Dubai Sevens festival should spur youth to take up rugby
For all the lavish tournaments and star names that drift into the UAE every year, only one event can conjure a unique festive atmosphere.
Once again, the Dubai Sevens excelled on all fronts. The colour, the mood, the atmosphere, all utterly unique to a tournament that has successfully married elite sport and the invitational corinthian spirit.
Nearly 45 years after its inception by the Dubai Exiles club, the popularity grows year on year while the quality and breadth of the tournament expands.
Unlike a major European Tour event or a top tennis tournament, the Sevens was produced organically on Emirati soil giving it the authenticity and intangible connection to the country.
The Sevens alone in the UAE has the ability to attract crowds in droves, and turn them into more than just spectators but revellers, individuals who know that they are contributing to the atmosphere and the history of the tournament by attending - and presumably dressing up in one form or another as well.
Every player from the elite level says the same thing, that the Dubai Sevens is their favourite leg of the World Series.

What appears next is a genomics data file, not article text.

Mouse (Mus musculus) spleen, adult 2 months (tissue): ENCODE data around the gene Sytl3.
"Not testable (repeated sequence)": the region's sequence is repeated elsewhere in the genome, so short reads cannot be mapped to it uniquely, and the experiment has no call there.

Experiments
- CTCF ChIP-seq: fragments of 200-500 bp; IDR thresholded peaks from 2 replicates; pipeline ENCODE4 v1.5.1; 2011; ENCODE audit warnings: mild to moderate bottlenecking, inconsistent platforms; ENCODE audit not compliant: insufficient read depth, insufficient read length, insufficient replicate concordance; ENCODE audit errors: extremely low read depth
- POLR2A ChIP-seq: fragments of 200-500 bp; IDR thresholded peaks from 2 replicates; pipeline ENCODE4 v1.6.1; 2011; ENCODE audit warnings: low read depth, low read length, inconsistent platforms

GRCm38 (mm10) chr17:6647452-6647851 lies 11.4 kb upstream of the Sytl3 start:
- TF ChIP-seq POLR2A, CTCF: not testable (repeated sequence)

It is the only one that embraces invitational sport. In that respect the Dubai Sevens embraces what is great about sport; doing it for its own sake, for the love of the game and knowing that the scoreline after the game is just a number.
A fine decision from tournament organisers is to give the smaller tournaments their day in the sun.
Local players from local teams as well as legendary veterans and even juniors and schools were given their finals on the main pitch, offering an unforgettable memory for those involved, their chance to feel like true superstars in front of a major crowd who willed on their every run and felt every tackle.
For the vast amount of youngsters in attendance, the sights and emotion around the event can only inspire, hopefully infecting thousands of children with the rugby bug and possibly creating a love affair for the rest of their lives.
Where the scores on the board did count, the rugby was of an exceptionally high quality. Up until their exit, New Zealand were their flamboyant selves, while the Fijians were as always brilliantly entertaining thanks to their aggressive attacking style, a country that absolutely deserved to be crowned champions.
Simon Amor brought an England side with a new flavour, something more youthful looking to the future while South Africa were brutally powerful.
The packed stands of 44,000 were indeed treated to a special festival of rugby. When Chris Dry of South Africa ran over the final try of the tournament, the screaming hoards brought a glorious three days to a close with a deafening crescendo, a fitting end for a festive and unique tournament.